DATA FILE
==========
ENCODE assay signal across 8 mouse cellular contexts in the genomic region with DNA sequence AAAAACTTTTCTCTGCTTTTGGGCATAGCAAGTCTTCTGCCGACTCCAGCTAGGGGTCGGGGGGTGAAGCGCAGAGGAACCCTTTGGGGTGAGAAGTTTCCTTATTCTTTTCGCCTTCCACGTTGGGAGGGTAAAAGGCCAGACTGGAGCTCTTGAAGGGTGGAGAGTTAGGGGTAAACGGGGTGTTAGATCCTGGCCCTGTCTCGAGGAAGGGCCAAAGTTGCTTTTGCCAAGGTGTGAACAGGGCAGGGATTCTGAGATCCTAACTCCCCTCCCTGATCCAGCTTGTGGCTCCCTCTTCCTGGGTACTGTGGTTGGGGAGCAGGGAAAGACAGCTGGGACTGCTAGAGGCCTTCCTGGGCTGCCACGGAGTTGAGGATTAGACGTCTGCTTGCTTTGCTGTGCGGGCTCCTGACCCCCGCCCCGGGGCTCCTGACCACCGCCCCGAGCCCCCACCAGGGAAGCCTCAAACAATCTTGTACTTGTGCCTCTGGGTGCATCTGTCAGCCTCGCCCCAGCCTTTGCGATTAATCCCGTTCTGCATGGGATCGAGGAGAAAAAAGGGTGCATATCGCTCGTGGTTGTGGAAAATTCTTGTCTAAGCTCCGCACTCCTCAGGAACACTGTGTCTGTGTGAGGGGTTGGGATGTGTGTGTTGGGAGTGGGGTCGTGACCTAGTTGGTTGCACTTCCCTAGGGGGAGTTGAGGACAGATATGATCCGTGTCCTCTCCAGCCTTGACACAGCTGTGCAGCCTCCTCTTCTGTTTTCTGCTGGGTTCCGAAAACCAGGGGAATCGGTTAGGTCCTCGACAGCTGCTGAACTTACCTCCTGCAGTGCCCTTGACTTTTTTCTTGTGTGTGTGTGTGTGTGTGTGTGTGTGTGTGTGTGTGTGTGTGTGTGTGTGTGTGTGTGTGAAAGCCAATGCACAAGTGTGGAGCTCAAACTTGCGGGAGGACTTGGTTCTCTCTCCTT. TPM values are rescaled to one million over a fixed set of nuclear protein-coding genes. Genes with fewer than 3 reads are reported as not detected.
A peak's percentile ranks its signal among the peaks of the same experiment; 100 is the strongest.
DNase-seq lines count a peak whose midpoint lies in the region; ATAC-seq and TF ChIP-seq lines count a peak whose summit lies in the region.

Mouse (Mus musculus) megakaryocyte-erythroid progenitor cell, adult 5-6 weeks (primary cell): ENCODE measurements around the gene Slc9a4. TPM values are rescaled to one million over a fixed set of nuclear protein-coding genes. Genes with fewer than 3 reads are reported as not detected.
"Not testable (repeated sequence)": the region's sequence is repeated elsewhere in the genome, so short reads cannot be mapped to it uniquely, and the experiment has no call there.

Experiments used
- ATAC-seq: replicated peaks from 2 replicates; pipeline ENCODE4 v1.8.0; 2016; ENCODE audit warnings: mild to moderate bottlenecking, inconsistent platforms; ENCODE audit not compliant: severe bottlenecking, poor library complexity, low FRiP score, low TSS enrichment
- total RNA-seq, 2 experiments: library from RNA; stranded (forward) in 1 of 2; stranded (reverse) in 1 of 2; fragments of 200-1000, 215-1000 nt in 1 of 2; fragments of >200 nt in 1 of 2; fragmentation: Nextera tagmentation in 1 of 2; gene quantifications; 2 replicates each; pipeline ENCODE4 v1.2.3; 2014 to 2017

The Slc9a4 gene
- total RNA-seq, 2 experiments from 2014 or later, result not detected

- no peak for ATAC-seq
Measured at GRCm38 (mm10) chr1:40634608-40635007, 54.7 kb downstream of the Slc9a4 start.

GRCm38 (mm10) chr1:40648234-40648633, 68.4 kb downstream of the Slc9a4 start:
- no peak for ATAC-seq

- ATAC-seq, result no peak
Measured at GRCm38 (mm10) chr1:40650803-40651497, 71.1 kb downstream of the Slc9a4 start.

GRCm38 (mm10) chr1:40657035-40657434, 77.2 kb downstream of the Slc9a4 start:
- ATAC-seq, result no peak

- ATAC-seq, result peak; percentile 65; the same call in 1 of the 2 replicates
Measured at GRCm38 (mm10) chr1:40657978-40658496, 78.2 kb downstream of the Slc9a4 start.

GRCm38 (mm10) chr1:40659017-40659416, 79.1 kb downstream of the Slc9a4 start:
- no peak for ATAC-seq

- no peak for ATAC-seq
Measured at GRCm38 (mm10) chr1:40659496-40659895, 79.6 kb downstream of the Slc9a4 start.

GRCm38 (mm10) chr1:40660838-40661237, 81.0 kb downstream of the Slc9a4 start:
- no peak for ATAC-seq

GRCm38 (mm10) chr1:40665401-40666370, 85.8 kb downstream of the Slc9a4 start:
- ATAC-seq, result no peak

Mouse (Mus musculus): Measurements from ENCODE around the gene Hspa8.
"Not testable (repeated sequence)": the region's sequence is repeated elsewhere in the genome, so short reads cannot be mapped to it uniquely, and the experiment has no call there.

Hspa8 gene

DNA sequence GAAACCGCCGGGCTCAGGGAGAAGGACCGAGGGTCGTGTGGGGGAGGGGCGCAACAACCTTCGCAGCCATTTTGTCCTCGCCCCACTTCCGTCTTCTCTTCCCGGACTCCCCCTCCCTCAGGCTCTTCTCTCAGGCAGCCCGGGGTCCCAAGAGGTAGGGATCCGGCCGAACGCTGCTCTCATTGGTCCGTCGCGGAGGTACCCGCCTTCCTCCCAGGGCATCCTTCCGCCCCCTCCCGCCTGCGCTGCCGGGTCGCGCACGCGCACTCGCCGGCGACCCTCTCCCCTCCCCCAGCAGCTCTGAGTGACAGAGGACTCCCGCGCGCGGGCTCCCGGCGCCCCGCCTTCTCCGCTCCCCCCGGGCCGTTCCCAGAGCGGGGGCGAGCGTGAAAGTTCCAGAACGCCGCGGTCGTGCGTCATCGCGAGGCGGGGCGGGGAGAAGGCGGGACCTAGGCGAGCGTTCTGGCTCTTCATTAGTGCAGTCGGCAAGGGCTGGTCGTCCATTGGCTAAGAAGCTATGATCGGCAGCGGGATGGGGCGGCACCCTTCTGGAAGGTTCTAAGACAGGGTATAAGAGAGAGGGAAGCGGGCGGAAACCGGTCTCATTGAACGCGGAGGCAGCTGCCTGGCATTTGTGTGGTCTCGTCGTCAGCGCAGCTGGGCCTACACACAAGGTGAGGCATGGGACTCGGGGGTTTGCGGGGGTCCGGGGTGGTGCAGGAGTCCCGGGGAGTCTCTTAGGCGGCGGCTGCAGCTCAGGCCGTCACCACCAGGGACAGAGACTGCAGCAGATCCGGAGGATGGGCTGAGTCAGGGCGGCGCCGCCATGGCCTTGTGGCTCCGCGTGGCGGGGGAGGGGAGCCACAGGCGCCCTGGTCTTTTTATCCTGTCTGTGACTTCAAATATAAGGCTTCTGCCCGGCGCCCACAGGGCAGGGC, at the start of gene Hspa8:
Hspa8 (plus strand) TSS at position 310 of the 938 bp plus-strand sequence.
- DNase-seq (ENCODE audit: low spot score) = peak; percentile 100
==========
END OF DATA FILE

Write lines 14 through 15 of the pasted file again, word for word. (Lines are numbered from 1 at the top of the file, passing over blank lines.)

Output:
- no peak for ATAC-seq

- ATAC-seq, result no peak